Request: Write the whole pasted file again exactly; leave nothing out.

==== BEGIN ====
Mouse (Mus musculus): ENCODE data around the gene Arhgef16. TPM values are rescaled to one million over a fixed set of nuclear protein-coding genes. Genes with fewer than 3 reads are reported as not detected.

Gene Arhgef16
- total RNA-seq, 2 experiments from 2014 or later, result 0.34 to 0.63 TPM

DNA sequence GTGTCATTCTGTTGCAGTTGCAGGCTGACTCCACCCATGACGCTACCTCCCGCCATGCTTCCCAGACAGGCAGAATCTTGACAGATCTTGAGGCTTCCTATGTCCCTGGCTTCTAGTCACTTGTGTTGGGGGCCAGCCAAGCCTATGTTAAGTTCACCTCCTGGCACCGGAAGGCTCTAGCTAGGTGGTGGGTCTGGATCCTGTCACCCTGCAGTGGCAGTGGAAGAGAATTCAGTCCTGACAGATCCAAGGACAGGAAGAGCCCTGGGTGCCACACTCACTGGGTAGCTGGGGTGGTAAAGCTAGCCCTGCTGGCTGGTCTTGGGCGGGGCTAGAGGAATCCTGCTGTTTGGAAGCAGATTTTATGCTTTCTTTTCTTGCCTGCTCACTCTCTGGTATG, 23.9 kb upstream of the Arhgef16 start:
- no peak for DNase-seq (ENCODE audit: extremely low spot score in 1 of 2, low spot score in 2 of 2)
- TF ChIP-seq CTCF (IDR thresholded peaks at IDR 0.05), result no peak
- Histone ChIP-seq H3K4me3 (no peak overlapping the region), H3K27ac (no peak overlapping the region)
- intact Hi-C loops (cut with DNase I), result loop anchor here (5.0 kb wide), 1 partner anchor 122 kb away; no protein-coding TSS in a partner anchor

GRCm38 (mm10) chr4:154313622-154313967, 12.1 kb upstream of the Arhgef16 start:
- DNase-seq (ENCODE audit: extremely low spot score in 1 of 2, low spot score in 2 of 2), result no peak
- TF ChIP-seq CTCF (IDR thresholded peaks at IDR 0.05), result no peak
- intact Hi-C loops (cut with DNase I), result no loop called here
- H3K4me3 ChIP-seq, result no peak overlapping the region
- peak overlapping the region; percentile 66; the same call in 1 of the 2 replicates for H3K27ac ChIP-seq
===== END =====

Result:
Mouse (Mus musculus): ENCODE data around the gene Arhgef16. TPM values are rescaled to one million over a fixed set of nuclear protein-coding genes. Genes with fewer than 3 reads are reported as not detected.

Gene Arhgef16
- total RNA-seq, 2 experiments from 2014 or later, result 0.34 to 0.63 TPM

DNA sequence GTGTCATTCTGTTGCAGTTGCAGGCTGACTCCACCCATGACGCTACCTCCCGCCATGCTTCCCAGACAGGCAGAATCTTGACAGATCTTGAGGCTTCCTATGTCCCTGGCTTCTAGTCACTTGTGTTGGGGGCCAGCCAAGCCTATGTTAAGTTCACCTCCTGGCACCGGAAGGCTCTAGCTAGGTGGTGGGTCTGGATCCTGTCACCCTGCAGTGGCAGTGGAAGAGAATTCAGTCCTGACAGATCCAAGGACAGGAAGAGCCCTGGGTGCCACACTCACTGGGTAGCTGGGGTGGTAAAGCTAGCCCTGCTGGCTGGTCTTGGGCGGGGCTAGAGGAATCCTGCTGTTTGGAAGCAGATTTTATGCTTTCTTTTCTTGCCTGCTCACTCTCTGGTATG, 23.9 kb upstream of the Arhgef16 start:
- no peak for DNase-seq (ENCODE audit: extremely low spot score in 1 of 2, low spot score in 2 of 2)
- TF ChIP-seq CTCF (IDR thresholded peaks at IDR 0.05), result no peak
- Histone ChIP-seq H3K4me3 (no peak overlapping the region), H3K27ac (no peak overlapping the region)
- intact Hi-C loops (cut with DNase I), result loop anchor here (5.0 kb wide), 1 partner anchor 122 kb away; no protein-coding TSS in a partner anchor

GRCm38 (mm10) chr4:154313622-154313967, 12.1 kb upstream of the Arhgef16 start:
- DNase-seq (ENCODE audit: extremely low spot score in 1 of 2, low spot score in 2 of 2), result no peak
- TF ChIP-seq CTCF (IDR thresholded peaks at IDR 0.05), result no peak
- intact Hi-C loops (cut with DNase I), result no loop called here
- H3K4me3 ChIP-seq, result no peak overlapping the region
- peak overlapping the region; percentile 66; the same call in 1 of the 2 replicates for H3K27ac ChIP-seq